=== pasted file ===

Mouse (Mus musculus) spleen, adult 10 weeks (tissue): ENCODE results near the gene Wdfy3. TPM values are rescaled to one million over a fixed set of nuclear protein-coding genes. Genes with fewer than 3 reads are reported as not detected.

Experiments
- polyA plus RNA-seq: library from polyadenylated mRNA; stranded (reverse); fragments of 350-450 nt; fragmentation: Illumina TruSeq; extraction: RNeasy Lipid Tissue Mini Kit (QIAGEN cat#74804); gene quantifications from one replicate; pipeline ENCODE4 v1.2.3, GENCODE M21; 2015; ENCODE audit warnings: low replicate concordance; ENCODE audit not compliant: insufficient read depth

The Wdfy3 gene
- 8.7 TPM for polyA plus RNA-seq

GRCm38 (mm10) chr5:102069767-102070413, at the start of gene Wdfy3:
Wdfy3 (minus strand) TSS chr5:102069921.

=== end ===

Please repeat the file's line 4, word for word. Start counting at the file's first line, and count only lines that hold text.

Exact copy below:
The Wdfy3 gene